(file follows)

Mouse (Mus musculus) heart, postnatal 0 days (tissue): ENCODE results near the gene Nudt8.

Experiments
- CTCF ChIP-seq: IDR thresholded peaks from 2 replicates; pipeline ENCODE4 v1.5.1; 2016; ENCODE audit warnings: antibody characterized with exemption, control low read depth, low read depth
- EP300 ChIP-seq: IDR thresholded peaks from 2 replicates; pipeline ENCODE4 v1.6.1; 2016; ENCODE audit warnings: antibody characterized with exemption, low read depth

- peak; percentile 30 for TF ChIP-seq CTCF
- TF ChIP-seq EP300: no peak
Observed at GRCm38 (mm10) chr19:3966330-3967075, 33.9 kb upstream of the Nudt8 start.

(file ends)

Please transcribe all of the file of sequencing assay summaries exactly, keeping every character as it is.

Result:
Mouse (Mus musculus) heart, postnatal 0 days (tissue): ENCODE results near the gene Nudt8.

Experiments
- CTCF ChIP-seq: IDR thresholded peaks from 2 replicates; pipeline ENCODE4 v1.5.1; 2016; ENCODE audit warnings: antibody characterized with exemption, control low read depth, low read depth
- EP300 ChIP-seq: IDR thresholded peaks from 2 replicates; pipeline ENCODE4 v1.6.1; 2016; ENCODE audit warnings: antibody characterized with exemption, low read depth

- peak; percentile 30 for TF ChIP-seq CTCF
- TF ChIP-seq EP300: no peak
Observed at GRCm38 (mm10) chr19:3966330-3967075, 33.9 kb upstream of the Nudt8 start.